First To Fly The Atlantic

PrintPrintEmailEmail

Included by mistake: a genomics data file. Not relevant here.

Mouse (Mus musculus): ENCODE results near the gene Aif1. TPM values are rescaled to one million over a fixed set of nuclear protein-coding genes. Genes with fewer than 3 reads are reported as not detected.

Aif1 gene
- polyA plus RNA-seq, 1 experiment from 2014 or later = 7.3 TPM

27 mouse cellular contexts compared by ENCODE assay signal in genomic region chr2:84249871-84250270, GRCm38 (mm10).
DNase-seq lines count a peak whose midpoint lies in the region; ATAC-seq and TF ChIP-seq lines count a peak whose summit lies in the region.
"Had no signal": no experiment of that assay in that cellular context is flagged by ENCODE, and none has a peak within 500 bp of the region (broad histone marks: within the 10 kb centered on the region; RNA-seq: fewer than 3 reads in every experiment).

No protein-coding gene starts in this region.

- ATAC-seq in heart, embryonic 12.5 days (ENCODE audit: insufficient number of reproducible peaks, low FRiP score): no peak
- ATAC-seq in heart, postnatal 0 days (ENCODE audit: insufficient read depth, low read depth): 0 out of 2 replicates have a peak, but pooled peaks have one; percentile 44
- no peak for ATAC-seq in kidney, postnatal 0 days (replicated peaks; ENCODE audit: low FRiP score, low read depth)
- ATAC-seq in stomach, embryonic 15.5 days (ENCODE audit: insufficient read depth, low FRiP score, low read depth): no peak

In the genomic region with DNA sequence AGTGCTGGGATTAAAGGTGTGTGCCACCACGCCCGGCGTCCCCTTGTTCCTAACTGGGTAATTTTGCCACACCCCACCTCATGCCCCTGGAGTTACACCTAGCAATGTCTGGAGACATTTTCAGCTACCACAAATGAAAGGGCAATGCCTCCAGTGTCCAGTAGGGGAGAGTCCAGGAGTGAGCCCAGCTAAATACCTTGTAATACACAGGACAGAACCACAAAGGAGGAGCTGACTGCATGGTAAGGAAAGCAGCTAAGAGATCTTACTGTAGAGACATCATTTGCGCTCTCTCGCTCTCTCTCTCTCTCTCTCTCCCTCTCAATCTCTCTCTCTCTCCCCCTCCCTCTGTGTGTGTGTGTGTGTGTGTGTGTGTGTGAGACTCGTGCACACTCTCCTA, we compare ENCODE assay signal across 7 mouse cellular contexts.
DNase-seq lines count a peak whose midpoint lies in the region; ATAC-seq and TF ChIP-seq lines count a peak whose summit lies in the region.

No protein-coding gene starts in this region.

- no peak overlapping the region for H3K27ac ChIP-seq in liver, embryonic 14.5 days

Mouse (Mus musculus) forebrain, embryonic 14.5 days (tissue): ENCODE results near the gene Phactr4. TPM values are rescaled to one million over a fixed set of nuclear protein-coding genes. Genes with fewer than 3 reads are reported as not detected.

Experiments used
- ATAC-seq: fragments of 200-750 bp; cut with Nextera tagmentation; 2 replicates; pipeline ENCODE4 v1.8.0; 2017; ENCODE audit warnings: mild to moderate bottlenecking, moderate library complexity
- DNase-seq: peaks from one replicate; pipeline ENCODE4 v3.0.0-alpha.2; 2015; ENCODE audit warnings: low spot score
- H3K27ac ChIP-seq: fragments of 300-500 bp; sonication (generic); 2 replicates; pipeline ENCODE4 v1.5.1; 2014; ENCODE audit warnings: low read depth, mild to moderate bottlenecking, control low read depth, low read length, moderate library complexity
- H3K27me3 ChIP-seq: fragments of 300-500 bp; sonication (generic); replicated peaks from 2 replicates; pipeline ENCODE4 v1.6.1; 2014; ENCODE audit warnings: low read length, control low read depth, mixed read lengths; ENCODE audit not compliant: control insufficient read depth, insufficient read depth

The accomplishment was superb. Though two planes were downed no lives went with them, and the fault was partly in the judgment of their captains, who had landed in bad weather to take old-fashioned sea-level bearings. Read and his crew, on the other hand, had simply fulfilled their contract with engineering. They had faithfully used the equipment as planned, and it had functioned admirably. Reporters noted a certain calmness, almost indifference, among the NC-4 ‘ s crew. “We hardly realized that we were doing anything extraordinary,” said radio officer Rodd, while Read himself declared the trip “uneventful.” Except for the fog, “everything went off as we planned.” The stance was not merely the expected modesty for the newspapers; it was realistic. The fliers had simply recognized the proper relationship between man, equipment, and technique. They had been so unspectacular, in fact, that their achievement fell into near obscurity. Fifty years later many Americans are still under the imnrpssinn that Charles A. Lindbergh’s New York-to-Paris hop was the first transatlantic flight. But that honor belongs to the United States Navy and the NC-4 .